Conservation Profile: Barbara Arum
In 1993, Barbara Arum bought a house on four acres that run along a mountain stream. A longtime birder, she was blown away by the natural beauty of the property. “I used to travel a lot on birding trips, and when I walked the land I thought to myself ‘Oh my gosh, I pay to go see land that looks like this,” Arum says. “
The following year, when the adjacent 17-acre property came up for sale, Arum jumped at the chance to purchase it. “The land that was available backed onto a gun club, which made me nervous. I thought they might buy it, and then I would have gun club in my backyard,” she says. “So, I bought the land in order to preserve it, besides giving myself some protection.”
In the summer of 1996, Arum got unexpected neighbors when a family of beavers built their dam on the stream. She watched as the water level rose and rose, slowly flooding her yard and creating a lake. At first she tried to regulate the amount of water, but when that failed she surrendered to the beavers. “I got a lot more birds on the stream. I got inflatable rafts and kayaks, we would go out and spend day on water and have a picnic,” she says. “If you’re on the water and not doing anything, the wildlife doesn’t even know you’re there.” In winter she did tai chi on the ice in front of the dam and in spring she set up lawn chairs to watch the beavers come out and sun themselves.
Arum had lake in her yard for seven years before the beavers left and the water slowly receded, a natural process she watched with wonder. “I feel very badly about taking land from the animals that live here, putting up houses, pushing them out and giving them no place to be. That is part of what contributes to extinction. That’s why I wanted to preserve the land, not just for my own pleasure, but to keep it in nature for as long as it would be possible to do that.”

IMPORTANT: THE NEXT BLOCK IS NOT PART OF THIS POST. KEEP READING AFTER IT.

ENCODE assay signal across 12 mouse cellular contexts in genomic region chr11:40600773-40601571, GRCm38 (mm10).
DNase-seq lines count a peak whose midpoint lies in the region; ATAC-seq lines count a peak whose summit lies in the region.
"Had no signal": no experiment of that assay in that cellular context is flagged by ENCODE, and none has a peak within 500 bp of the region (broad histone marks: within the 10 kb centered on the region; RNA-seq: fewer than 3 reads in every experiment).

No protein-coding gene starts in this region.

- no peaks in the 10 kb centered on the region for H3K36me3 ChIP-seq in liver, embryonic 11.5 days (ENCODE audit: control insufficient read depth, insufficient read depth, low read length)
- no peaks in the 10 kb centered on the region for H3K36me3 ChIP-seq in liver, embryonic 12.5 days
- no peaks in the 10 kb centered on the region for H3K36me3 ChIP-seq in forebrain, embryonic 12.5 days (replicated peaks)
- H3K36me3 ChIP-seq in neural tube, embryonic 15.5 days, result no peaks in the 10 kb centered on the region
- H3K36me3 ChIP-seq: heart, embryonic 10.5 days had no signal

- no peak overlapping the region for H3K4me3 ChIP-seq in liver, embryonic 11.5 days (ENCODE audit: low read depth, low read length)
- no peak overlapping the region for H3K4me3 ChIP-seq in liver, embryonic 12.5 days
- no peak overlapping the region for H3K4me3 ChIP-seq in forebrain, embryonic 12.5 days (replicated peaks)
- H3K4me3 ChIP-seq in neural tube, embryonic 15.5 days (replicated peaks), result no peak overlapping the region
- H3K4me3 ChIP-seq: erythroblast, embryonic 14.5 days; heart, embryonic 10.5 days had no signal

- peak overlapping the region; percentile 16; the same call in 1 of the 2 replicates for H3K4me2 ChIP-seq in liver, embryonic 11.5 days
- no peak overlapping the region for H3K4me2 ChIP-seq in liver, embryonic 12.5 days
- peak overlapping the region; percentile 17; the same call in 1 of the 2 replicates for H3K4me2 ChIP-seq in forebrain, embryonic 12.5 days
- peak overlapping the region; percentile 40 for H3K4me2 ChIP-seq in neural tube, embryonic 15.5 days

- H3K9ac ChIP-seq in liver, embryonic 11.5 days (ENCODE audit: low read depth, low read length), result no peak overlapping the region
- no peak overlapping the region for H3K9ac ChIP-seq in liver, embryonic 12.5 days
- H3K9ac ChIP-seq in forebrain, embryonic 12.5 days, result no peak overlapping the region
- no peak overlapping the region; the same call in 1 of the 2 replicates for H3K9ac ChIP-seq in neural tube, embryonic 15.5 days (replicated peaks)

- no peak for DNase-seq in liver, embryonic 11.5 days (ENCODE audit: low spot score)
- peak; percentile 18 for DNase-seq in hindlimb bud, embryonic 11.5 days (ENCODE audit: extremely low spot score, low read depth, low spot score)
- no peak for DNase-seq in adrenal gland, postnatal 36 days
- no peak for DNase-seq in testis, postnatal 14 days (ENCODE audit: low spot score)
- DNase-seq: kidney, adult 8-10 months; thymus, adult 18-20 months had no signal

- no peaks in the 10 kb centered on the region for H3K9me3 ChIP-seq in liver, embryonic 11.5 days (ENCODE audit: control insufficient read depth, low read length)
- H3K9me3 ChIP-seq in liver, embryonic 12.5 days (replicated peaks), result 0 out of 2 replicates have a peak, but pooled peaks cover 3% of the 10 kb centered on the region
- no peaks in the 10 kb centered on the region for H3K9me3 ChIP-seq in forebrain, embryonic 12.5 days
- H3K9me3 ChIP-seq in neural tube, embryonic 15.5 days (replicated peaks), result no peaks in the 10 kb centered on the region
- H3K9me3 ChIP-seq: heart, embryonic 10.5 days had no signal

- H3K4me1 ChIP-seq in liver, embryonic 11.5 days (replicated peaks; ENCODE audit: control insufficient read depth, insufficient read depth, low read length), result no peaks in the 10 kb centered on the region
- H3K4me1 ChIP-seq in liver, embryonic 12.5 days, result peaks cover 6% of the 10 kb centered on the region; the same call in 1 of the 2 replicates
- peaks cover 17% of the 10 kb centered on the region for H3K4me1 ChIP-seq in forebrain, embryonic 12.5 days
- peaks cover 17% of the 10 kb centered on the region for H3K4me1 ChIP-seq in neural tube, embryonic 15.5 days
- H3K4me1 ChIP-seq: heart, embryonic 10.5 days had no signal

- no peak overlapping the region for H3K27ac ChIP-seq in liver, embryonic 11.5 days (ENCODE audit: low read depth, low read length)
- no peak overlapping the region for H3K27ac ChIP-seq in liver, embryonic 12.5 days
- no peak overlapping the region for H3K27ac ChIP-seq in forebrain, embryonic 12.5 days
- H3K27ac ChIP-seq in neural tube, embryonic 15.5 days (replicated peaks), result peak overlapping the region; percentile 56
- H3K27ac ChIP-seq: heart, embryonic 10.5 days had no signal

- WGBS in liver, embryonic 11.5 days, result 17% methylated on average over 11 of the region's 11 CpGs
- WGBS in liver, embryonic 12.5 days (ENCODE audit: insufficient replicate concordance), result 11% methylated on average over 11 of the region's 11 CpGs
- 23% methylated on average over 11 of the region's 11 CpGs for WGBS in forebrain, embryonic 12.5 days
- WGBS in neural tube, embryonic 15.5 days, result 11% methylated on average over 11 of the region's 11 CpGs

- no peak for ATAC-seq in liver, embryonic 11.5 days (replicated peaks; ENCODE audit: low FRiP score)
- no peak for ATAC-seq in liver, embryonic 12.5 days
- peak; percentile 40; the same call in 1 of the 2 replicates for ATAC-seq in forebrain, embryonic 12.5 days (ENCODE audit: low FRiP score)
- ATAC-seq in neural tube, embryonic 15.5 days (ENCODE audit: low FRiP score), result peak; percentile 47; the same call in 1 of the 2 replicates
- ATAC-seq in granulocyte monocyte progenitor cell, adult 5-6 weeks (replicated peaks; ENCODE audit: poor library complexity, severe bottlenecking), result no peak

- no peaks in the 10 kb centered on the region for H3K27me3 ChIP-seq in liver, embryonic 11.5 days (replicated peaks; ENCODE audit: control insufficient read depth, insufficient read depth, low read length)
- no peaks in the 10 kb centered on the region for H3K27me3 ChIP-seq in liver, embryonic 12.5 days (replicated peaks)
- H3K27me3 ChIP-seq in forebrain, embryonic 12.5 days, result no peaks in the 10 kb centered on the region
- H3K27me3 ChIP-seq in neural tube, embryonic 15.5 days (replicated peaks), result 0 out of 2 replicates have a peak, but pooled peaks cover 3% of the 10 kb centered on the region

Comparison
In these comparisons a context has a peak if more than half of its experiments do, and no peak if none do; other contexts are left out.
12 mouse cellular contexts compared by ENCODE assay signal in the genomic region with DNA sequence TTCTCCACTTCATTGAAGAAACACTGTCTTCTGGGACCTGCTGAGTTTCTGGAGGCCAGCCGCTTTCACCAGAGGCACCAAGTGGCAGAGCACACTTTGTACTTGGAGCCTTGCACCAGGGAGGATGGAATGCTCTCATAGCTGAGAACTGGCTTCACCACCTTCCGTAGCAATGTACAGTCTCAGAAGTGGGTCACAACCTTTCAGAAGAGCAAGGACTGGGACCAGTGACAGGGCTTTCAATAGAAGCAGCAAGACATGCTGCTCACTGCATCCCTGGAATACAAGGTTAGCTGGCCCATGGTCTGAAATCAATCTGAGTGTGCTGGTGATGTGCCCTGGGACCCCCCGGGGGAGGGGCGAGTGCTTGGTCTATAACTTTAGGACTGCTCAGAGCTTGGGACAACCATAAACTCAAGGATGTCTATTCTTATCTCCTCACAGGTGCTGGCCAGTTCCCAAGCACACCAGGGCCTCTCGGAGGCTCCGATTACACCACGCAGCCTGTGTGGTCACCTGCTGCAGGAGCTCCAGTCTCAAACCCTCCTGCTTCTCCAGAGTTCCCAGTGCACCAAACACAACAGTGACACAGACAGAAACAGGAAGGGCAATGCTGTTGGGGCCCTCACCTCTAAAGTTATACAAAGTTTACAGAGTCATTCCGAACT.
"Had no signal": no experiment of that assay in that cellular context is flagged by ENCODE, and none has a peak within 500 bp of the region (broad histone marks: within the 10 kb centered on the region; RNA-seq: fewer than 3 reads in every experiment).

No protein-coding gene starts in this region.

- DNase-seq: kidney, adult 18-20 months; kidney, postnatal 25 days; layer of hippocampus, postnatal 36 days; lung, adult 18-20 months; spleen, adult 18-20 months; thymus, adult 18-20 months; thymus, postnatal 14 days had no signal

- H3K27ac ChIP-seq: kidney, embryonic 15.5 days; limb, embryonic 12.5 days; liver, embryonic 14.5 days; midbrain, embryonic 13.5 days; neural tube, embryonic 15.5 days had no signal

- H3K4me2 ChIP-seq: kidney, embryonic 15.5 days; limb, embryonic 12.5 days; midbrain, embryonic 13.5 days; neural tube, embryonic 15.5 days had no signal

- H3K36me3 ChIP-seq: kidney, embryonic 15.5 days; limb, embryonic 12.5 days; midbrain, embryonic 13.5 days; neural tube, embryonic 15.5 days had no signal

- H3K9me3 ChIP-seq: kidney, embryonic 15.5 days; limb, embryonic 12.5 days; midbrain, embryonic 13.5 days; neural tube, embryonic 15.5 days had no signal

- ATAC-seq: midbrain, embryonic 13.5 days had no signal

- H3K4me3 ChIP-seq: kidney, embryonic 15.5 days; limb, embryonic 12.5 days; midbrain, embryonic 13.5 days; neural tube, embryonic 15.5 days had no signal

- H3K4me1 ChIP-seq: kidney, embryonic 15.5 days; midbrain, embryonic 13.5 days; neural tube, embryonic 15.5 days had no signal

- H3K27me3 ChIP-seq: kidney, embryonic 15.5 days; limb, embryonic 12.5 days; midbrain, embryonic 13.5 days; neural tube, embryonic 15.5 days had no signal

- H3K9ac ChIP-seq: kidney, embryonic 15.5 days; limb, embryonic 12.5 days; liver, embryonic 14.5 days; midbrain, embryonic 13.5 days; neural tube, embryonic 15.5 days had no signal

She began speaking to RELC about conservation easements in 2004, and completed the process two years later, protecting her two contiguous properties. “It is a wonderful thing to put your land in easement,” she says. The terms of her easement do not allow for further development, though they do permit a future owner to rebuild within the same footprint of Arum’s current house.
Since putting her land in easement, another property on Arum’s road came up for sale. She passed on the opportunity due to the inflated listing price, though it is a decision she still regrets. “I look at it as the only mistake in my life,” she says sorely. “I really wanted it. It would have given a thoroughfare for animals from Queens Highway all the way to Hill Road.” Though she isn’t the type to evangelize, Arum hopes others on her road put their land in conservation easements.
“To me it’s very important to save land for nature. I don’t go out and solicit it, it’s just the way I feel,” she says. “I am very very happy I did it. I just love it here. I consider this my sanctuary. And the beavers will be able to just keep coming.” And she’s right, after a seven-year hiatus, the beavers returned in 2017 and built two new dams.